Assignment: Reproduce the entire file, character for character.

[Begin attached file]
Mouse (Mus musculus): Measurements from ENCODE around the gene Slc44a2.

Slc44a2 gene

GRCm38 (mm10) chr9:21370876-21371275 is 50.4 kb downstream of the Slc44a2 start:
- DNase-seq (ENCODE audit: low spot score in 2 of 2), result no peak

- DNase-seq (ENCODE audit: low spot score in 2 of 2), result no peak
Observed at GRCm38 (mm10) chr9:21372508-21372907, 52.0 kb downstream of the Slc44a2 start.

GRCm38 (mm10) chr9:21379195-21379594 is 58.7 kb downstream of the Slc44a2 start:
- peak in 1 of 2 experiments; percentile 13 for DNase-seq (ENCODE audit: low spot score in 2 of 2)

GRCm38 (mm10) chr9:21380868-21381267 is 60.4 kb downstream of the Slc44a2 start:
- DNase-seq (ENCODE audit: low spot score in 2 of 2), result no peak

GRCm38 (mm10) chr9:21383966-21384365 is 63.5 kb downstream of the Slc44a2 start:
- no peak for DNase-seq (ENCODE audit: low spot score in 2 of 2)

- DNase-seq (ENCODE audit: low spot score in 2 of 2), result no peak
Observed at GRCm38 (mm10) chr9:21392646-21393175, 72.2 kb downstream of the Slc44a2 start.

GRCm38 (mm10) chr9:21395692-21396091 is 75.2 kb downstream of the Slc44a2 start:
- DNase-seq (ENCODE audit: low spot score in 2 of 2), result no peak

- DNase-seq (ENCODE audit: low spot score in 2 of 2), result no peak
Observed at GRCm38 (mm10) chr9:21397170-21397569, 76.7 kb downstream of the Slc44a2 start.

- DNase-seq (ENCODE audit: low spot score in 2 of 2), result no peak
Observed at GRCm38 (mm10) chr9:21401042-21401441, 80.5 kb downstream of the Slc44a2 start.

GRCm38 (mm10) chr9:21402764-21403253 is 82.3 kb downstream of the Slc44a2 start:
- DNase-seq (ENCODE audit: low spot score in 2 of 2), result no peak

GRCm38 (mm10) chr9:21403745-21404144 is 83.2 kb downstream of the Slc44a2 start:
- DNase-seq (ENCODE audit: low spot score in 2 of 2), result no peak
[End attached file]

Mouse (Mus musculus): Measurements from ENCODE around the gene Slc44a2.

Slc44a2 gene

GRCm38 (mm10) chr9:21370876-21371275 is 50.4 kb downstream of the Slc44a2 start:
- DNase-seq (ENCODE audit: low spot score in 2 of 2), result no peak

- DNase-seq (ENCODE audit: low spot score in 2 of 2), result no peak
Observed at GRCm38 (mm10) chr9:21372508-21372907, 52.0 kb downstream of the Slc44a2 start.

GRCm38 (mm10) chr9:21379195-21379594 is 58.7 kb downstream of the Slc44a2 start:
- peak in 1 of 2 experiments; percentile 13 for DNase-seq (ENCODE audit: low spot score in 2 of 2)

GRCm38 (mm10) chr9:21380868-21381267 is 60.4 kb downstream of the Slc44a2 start:
- DNase-seq (ENCODE audit: low spot score in 2 of 2), result no peak

GRCm38 (mm10) chr9:21383966-21384365 is 63.5 kb downstream of the Slc44a2 start:
- no peak for DNase-seq (ENCODE audit: low spot score in 2 of 2)

- DNase-seq (ENCODE audit: low spot score in 2 of 2), result no peak
Observed at GRCm38 (mm10) chr9:21392646-21393175, 72.2 kb downstream of the Slc44a2 start.

GRCm38 (mm10) chr9:21395692-21396091 is 75.2 kb downstream of the Slc44a2 start:
- DNase-seq (ENCODE audit: low spot score in 2 of 2), result no peak

- DNase-seq (ENCODE audit: low spot score in 2 of 2), result no peak
Observed at GRCm38 (mm10) chr9:21397170-21397569, 76.7 kb downstream of the Slc44a2 start.

- DNase-seq (ENCODE audit: low spot score in 2 of 2), result no peak
Observed at GRCm38 (mm10) chr9:21401042-21401441, 80.5 kb downstream of the Slc44a2 start.

GRCm38 (mm10) chr9:21402764-21403253 is 82.3 kb downstream of the Slc44a2 start:
- DNase-seq (ENCODE audit: low spot score in 2 of 2), result no peak

GRCm38 (mm10) chr9:21403745-21404144 is 83.2 kb downstream of the Slc44a2 start:
- DNase-seq (ENCODE audit: low spot score in 2 of 2), result no peak